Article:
* PASSING ON: You can't lie to yourself when you kayak Class V, expert-only whitewater -- or even when you scout it from the bank, especially the high-altitude meltwater creeks pulsing down the rough-edged flanks of the Rocky Mountains, whose peaks, even in June, are layered with deep snows. For steep-water kayaking -- as I learned last week in Colorado when pondering Homestake Creek, Lake Creek, Pine Creek and Oh-Be-Joyful Creek, the last a gorgeous run of waterfalls and long rockslides with a staggering gradient of 400 feet per mile and located just outside the Alpine dream-town of Crested Butte -- is not something you can fudge and fake your way through. You either belong on that water or you don't; and if you don't, and you get on it, watch out.

This time around, with ribs sore from an earlier mishap and fingers beginning to swell from the altitude (over 10,000 feet) and from the tight wrist gaskets on the drytop jacket, I knew on that day I didn't belong on Oh-Be-Joyful. So I left my kayak at the put-in for a friend, a pro paddler, to use on his second run, then took pictures and eventually hiked the mile down and out to the 4x4.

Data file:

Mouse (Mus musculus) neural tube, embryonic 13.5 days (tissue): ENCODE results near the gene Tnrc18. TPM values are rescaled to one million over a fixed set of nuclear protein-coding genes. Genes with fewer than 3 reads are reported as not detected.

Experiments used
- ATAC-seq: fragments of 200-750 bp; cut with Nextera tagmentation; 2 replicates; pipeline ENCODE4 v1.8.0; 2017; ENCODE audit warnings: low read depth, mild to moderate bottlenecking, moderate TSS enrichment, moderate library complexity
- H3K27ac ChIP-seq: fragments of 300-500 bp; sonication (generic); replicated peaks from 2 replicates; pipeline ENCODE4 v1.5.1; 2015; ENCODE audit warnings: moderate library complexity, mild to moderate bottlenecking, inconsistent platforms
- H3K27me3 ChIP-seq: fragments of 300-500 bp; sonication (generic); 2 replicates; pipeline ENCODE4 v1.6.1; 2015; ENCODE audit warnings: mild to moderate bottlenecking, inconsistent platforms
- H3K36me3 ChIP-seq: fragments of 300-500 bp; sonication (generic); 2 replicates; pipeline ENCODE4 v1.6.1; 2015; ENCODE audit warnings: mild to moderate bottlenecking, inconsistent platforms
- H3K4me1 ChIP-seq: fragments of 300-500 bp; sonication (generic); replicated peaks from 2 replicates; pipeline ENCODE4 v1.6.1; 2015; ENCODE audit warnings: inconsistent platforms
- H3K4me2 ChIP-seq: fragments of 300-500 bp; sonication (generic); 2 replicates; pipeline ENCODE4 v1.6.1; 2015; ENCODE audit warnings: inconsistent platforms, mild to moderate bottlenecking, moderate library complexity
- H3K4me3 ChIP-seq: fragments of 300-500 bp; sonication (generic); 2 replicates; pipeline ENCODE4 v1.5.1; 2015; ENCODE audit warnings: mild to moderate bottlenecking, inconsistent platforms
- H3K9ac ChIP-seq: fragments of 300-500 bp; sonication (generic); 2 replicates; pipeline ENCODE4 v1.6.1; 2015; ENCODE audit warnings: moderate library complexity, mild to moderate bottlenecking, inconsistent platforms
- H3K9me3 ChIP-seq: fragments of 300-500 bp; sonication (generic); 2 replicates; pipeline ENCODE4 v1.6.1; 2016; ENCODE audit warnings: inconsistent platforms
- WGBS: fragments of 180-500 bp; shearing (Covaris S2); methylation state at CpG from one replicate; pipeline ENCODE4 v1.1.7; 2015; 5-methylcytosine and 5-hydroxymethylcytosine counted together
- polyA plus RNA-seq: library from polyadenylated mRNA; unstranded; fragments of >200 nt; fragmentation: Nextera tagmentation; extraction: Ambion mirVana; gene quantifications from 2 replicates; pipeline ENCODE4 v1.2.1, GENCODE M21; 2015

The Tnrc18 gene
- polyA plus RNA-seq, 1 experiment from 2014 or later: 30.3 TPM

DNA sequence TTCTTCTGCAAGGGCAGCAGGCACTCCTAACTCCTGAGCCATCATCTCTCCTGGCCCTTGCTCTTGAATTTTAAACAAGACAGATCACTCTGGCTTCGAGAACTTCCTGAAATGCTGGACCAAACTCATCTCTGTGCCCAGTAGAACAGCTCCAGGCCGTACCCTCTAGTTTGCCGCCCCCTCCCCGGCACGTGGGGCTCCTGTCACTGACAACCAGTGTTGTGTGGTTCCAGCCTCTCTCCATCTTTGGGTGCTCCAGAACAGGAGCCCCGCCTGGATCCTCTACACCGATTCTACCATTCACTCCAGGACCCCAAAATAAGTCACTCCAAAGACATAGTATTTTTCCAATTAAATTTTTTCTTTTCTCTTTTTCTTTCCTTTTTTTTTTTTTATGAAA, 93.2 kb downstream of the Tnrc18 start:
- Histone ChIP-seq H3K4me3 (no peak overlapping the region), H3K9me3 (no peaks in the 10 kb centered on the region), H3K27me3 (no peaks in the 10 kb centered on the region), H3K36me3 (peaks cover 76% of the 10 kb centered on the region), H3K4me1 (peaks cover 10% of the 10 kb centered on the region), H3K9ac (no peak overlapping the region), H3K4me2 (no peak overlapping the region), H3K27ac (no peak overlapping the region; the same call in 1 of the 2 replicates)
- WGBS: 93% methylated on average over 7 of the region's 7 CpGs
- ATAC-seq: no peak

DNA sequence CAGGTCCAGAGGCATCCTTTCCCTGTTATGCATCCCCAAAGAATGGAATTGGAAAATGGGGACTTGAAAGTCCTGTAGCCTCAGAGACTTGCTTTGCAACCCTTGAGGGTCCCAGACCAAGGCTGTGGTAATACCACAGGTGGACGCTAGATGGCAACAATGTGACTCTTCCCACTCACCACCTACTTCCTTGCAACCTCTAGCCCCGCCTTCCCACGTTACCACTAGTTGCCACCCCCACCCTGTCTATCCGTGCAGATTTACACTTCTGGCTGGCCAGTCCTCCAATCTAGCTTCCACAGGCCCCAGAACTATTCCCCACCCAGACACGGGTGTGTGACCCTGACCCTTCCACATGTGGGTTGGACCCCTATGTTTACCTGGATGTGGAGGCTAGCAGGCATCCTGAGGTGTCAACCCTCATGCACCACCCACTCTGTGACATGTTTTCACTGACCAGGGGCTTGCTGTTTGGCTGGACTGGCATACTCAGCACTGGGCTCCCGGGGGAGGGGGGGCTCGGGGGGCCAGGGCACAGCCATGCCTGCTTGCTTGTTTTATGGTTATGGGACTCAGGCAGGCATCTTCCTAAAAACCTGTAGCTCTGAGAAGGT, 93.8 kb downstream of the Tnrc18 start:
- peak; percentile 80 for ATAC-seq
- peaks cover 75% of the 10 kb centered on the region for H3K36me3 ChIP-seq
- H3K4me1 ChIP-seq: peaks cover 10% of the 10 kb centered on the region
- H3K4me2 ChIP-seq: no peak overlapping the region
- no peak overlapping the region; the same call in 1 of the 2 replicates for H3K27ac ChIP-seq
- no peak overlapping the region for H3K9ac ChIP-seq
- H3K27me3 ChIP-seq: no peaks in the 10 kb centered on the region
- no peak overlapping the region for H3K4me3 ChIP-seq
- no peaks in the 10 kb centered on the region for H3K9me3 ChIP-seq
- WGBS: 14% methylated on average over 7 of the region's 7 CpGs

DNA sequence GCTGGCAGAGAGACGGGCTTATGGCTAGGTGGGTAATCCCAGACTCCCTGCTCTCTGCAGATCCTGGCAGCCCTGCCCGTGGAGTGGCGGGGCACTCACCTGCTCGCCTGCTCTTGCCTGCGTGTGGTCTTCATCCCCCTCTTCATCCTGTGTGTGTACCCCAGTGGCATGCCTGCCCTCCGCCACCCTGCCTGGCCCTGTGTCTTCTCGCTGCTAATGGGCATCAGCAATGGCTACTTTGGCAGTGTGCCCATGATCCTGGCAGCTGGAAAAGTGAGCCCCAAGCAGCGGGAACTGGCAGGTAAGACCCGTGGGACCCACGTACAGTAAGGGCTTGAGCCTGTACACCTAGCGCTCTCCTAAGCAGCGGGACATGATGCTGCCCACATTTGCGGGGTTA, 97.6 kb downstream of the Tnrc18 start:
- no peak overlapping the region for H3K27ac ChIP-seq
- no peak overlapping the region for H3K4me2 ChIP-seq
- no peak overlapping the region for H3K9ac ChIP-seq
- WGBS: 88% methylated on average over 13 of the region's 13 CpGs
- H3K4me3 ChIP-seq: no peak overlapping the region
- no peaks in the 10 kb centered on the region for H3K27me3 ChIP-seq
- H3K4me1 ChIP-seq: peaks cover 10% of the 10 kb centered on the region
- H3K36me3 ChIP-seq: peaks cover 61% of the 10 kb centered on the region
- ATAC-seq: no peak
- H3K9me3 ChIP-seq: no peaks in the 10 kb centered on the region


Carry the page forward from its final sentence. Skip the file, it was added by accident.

Yet walking away also can be a sign of a deepening understanding of something truly loved. You can plan to paddle close to 300 days this year but that doesn't mean you are ready for the highest levels, especially the snowpack-fed chutes and creeks out West, where "the rock is sharp and rescue difficult, the water is cold, and swims often last a long time," as the "Colorado Rivers & Creeks" guidebook memorably puts it.

Steep creeking, increasingly popular among kayakers, has intense rewards and demands. It is a kind of art when done well. The water usually is faster, more constricted and often filled with more hazards than rivers (logjams, undercut rocks, and in Colorado old railroad trestles, discarded machinery, hanging fence wires, etc.). You have far less time to get out of trouble than, say, if you exit your kayak in Mather Gorge on a summer's day on the Potomac River, or even on Maryland's challenging Upper Youghiogheny.

Rescue skills are key. Do you know CPR? Do you know how to retrieve a rock-pinned boat? Do you know how to get a friend's dislocated shoulder back into place? These are a few things to think about when you head out to the Class V creeks, whether in Colorado or West Virginia, or even the hard part of Difficult Run, which surges into the Potomac after a heavy rain. A good way to start is to check out the Web resources of the American Canoe Association (www.acanet.org) and American Whitewater (www.americanwhitewater.org), as well as the "Whitewater Rescue Manual," written by Charles Walbridge and Wayne A. Sundmacher, and Slim Ray's swiftwater rescue guides, which can be found at www.cfspress.com.

* UP AND AWAY: The Blue Ridge Section of the American Alpine Club will head to Seneca Rocks in West Virginia for two days of climbing starting Friday. The plan is to stay at the Seneca Shadows campground. Contact Simon Carr at aac_brs@hotmail.com.

-- John Mullen